Posted on by West Coast Action Alliance
December 22, 2015 – Forest Service slips schedule again: A conversation with the Forest Service’s point of contact for the establishment of an Electronic Warfare Range on the Olympic Peninsula revealed that the schedule has now “slipped to early February” for the release of a new EA (Environmental Assessment) by the Forest Service, that will closely mirror the Navy’s EA of August 2014. This EA and its “draft final decision” will trigger an objection/comment period of up to 45 days in which the FS will take comments. The only comments they’ll consider are those from people who commented on this before, on issues previously raised, so feel free to read and use material from comment letters collected here.
Washington’s Olympic Peninsula, a sportsman’s paradise, is under threat of becoming an Electronic Warfare Range and a military playground.
When that comment period finally opens, do not let this limitation stop you from commenting. The lame public process of last year demands a vigorous response from the public this time around. Following that, the FS will have up to 45 days to consider and respond to public comments, and another 30 days if they want it. The reviewing officer will be Olympic National Forest’s Supervisor, Reta Laford, but she won’t sign the decision. The last step will be the signing of a Finding of No Significant Impact, by District Ranger Dean Millett.
Remember, the Navy justified its Finding of No Significant Impact by retrofitting an old Biological Opinion from 2010 to its EA. That document, which did not cover activities on the Olympic Peninsula, has expired, and the Forest Service, which did no independent investigation to validate the Navy’s 2014 finding, will have to show how it now comes to the same conclusion the Navy did. The only way it could do this is to exclude many concerns raised by the public from consideration. The Forest Service is prohibited by law from allowing another agency to speak for it on matters of impacts to the resources it manages. Furthermore, it is illegal to “segment” these public processes for the purpose of preventing a holistic evaluation of all impacts. Remember that the Navy’s EA did not allow the public to evaluate the impacts from Navy jets overhead, impacts that will be triggered by issuance of the permits to drive mobile emitters on national forest roads. That EA covered only impacts from the emitter vehicles, such as generator noise, and dismissed all concerns about jet noise, pollution, and electromagnetic radiation. We will all need to be aware of what’s in the Forest Service’s new EA.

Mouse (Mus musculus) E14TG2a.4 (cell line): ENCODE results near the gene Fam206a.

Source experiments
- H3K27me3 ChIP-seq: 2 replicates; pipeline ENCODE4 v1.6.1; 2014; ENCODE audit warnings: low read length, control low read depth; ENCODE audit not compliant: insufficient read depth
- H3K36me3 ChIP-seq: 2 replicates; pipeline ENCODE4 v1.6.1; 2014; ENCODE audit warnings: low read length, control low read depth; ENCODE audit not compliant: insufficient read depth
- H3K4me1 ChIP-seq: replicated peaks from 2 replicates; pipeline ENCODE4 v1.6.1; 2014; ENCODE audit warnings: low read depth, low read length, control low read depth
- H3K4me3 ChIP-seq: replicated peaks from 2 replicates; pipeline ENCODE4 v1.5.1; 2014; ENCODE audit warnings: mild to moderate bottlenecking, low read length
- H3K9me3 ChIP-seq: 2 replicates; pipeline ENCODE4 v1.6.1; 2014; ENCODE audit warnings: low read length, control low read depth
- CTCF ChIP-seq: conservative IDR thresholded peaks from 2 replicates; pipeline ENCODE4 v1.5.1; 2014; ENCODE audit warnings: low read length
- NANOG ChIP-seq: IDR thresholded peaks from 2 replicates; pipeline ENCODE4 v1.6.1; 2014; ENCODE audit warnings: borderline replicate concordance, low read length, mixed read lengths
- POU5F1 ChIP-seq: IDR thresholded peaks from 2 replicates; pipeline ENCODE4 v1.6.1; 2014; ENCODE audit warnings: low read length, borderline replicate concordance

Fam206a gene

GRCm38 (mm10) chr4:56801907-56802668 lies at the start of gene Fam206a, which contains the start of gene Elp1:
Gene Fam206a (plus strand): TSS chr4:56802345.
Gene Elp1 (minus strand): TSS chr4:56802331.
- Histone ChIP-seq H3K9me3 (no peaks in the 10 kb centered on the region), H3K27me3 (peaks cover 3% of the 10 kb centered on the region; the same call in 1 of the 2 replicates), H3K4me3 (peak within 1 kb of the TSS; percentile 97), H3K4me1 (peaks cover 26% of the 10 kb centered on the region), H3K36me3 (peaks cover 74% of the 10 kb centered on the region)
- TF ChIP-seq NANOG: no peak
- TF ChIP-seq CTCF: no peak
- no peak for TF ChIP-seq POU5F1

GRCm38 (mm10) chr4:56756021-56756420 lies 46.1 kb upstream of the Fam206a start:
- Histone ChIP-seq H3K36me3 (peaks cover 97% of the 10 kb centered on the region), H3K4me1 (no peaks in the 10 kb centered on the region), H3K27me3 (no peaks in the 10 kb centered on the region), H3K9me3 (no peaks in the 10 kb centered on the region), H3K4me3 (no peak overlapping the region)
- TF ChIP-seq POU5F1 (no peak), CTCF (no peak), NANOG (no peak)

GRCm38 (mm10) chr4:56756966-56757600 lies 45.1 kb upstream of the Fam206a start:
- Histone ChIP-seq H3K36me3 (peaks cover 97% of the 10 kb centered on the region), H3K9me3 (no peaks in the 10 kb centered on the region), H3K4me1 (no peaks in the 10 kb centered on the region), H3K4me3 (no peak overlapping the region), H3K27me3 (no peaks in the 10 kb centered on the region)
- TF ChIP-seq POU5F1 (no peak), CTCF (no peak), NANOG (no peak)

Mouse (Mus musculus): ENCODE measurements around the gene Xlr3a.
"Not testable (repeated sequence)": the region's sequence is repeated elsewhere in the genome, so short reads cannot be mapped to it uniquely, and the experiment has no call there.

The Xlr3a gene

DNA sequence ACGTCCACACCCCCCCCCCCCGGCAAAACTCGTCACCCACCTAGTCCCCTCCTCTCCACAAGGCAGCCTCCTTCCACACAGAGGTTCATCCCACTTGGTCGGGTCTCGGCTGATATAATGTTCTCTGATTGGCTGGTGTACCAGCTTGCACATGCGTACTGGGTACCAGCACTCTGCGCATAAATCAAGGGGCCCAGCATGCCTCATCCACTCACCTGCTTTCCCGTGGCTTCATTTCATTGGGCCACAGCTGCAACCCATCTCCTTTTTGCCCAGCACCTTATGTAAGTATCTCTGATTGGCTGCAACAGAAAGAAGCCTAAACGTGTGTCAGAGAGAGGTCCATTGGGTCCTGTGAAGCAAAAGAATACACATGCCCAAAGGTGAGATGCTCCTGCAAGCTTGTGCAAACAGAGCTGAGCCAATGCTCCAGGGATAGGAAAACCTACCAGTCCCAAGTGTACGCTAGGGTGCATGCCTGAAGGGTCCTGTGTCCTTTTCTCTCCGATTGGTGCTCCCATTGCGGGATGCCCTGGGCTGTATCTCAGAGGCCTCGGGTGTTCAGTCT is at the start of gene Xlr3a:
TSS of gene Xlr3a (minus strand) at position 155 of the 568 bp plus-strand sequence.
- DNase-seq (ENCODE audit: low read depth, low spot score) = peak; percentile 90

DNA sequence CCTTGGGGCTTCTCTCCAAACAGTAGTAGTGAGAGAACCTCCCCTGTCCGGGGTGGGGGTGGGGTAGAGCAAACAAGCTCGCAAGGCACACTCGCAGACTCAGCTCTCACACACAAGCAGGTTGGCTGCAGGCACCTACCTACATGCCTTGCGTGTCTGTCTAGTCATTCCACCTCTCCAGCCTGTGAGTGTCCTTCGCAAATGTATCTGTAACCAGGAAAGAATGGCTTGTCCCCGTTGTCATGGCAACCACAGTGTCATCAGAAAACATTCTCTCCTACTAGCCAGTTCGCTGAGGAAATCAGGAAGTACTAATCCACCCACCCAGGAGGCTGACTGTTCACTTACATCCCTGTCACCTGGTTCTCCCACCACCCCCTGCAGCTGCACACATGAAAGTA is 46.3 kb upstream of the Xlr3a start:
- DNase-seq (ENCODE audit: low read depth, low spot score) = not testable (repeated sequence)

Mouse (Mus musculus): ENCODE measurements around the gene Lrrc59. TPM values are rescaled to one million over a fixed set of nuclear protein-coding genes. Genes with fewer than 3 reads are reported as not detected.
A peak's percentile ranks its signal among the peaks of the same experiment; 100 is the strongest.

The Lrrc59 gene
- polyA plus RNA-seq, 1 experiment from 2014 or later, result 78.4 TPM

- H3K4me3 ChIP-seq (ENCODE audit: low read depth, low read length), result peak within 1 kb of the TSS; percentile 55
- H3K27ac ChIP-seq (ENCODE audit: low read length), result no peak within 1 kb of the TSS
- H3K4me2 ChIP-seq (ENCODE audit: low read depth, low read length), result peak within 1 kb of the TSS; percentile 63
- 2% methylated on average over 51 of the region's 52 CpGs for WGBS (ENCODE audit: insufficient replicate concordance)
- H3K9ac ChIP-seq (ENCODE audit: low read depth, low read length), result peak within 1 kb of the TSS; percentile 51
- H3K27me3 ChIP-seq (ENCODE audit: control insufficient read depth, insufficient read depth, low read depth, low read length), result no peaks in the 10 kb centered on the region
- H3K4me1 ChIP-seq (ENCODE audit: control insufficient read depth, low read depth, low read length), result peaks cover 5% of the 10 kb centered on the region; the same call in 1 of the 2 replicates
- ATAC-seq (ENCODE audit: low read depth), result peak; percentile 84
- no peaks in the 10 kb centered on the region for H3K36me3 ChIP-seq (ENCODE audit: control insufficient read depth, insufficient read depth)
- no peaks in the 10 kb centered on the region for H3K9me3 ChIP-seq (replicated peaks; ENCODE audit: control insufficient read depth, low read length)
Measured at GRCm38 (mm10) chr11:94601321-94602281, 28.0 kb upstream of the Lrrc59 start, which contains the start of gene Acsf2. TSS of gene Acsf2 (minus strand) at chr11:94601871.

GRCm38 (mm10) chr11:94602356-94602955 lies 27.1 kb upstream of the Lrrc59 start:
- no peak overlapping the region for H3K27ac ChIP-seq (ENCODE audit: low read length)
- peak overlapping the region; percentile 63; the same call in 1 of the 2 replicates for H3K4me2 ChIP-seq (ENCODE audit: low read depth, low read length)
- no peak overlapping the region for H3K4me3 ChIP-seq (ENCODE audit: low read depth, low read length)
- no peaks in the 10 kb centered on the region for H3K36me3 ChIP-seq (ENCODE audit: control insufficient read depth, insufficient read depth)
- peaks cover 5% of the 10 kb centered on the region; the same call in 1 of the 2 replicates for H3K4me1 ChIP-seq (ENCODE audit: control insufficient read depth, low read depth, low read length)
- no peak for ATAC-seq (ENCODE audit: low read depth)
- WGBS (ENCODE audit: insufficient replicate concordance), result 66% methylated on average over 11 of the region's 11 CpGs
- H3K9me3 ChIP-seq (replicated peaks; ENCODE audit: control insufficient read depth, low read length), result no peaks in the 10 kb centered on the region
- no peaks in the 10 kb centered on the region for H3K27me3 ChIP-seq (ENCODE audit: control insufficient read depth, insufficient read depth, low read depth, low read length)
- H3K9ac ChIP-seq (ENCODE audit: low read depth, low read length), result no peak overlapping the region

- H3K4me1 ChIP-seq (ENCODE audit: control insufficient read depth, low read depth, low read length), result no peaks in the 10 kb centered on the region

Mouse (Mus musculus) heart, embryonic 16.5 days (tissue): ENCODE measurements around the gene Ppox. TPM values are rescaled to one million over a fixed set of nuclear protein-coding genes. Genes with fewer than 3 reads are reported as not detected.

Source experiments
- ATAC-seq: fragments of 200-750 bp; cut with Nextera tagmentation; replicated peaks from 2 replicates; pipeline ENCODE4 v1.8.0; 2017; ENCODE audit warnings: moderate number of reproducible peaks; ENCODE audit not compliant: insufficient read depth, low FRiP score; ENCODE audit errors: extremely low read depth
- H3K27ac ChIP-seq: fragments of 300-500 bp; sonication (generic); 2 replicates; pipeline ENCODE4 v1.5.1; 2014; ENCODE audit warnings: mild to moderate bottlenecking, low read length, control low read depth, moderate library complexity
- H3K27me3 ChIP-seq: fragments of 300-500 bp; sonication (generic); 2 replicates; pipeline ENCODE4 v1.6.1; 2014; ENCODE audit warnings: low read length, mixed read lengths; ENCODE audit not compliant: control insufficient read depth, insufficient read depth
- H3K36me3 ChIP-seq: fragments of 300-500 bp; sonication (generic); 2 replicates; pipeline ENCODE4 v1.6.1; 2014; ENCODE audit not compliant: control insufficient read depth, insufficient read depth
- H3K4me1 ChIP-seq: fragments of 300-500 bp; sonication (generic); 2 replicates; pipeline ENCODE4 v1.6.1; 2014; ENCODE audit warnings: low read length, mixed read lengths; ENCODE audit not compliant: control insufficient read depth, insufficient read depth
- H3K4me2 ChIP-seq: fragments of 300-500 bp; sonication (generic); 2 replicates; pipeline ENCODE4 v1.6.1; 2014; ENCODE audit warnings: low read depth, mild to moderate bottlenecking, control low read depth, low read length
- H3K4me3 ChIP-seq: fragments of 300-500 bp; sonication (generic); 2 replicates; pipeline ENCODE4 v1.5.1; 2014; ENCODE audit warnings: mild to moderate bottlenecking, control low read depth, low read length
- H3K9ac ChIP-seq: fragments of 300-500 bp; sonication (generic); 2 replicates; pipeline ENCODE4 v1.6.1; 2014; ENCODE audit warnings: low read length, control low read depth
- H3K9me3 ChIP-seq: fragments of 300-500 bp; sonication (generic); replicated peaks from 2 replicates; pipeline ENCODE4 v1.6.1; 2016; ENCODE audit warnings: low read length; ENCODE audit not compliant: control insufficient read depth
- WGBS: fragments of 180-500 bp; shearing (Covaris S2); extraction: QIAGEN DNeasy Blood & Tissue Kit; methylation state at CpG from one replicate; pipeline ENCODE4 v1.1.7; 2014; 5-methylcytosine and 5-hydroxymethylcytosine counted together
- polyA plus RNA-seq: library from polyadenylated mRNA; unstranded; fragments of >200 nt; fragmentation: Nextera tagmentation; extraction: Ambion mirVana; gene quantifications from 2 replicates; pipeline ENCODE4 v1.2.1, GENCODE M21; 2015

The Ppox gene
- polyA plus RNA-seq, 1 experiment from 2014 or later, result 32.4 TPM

The US Forest Service also holds the national record for the number of NEPA (National Environmental Policy Act) lawsuits: As we wait for an onslaught of events to happen in the next few weeks, namely:
- The Fish and Wildlife Service’s Biological Opinion, which is a 200-page report on the endangered species consultation with the Navy for its latest EIS on Northwest Training and Testing;
- The Navy’s final Record of Decision for Northwest Training and Testing (despite no public comment period) and increased sonar and explosive activities in our waters;
- The Forest Service’s issuance of a draft Record of Decision (with comment period) on the Navy’s use of national forest roads for Electronic Warfare;
- The Navy’s continued stealth use of public roads on the Olympic Peninsula (outside national forest boundaries) for electronic warfare training;
- The Navy’s current comment period to end, on its proposal to build its “forward staging area” for submarines and escort vessels at Port Angeles, which happens to be the second EA on the same project in one year (first EA, January 2015);
- More news from the Army’s planned combat helicopter training in the Cascades and Southwest Washington, its plans to fire rockets into South Puget Sound, and the Air Force’s plans for training in the Olympic National Forest right at the boundaries of Olympic National Park.
In 2013, the Forest Service had 28 of 96 NEPA lawsuits spread across 36 federal agencies, or 29% of the total. Are they doing a good job with NEPA? You be the judge. Here are the statistics for the last 13 years, from the NEPA.gov web site, which tracks litigation across all federal agencies:
2012: 25 of 88 NEPA lawsuits, or 28%.
2011: 25 of 94, or 27%.
2010: 18 of 87, or 20%
2009: 43 of 97, or 44%
2008: 46 of 132, or 35%
2007: 40 of 86, or 47%
2006: 30 of 108, or 28%
2005: 50 of 118, or 43%
2004: 76 of 167, or 46%
2003: 66 of 140,or 47%
2002: 40 of 148, or 27%
2001: 40 of 136, or 29%.
California Red-legged frog, a rare species found on the Olympic Peninsula. It is federally listed as threatened throughout its range in California. It became famous for being the frog featured in Mark Twain’s short story, “The Celebrated Jumping Frog of Calaveras County.”
The Forest Service undoubtedly knows that its shameful record is not likely to be broken any time soon, because it looks like they’re going to give the Navy a permit to conduct Electronic Warfare, despite massive public opposition, no research of their own to back up the Navy’s claims, and multiple misleading claims made in public meetings.
Few would disagree with the idea that it’s not unpatriotic to ask our own government to follow its own laws. The Forest Service must not be bullied by the Navy into violating the law. And don’t forget that America’s armed services are still legally under civilian control. Let’s keep reminding them of that, too.